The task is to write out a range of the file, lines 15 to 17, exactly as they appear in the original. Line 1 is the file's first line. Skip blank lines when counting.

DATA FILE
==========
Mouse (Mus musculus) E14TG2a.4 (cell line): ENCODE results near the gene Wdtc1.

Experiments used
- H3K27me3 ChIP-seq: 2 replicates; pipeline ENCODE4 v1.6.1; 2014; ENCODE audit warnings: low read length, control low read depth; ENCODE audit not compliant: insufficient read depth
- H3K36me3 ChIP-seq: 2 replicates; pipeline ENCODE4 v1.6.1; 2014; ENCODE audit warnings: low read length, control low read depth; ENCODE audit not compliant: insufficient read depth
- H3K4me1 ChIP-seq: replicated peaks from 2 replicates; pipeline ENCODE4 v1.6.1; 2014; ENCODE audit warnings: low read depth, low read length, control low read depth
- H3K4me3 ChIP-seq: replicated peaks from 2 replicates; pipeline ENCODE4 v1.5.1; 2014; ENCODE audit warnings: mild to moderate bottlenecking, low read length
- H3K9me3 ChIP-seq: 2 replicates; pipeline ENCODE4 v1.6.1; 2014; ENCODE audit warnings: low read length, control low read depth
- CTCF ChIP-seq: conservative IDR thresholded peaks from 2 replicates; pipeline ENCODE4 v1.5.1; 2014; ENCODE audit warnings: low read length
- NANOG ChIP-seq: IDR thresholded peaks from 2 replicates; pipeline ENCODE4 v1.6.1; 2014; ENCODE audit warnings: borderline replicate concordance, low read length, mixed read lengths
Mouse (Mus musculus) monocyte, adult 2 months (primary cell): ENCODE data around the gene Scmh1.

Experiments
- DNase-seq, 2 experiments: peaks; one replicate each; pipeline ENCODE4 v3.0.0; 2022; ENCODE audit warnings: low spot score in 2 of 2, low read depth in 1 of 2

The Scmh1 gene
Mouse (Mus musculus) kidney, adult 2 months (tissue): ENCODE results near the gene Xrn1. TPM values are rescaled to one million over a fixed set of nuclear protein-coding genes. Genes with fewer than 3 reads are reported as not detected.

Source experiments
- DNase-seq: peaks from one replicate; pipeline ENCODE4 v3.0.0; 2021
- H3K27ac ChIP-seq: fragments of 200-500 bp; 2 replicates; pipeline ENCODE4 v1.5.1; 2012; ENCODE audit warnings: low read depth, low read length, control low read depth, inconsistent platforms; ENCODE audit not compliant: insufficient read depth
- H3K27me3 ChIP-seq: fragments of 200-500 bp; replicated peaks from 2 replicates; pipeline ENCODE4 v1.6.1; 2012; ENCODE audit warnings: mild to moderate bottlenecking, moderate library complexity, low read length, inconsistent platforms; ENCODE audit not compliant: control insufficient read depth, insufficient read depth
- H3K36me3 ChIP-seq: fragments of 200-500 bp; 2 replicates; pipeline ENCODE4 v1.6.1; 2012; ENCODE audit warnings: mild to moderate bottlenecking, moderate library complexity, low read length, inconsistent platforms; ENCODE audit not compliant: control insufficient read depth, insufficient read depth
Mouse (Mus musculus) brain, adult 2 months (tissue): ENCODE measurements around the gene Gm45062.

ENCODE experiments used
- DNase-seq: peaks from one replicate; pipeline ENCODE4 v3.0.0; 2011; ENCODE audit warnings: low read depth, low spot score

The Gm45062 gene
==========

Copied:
Source experiments
- DNase-seq: peaks from one replicate; pipeline ENCODE4 v3.0.0; 2021
- H3K27ac ChIP-seq: fragments of 200-500 bp; 2 replicates; pipeline ENCODE4 v1.5.1; 2012; ENCODE audit warnings: low read depth, low read length, control low read depth, inconsistent platforms; ENCODE audit not compliant: insufficient read depth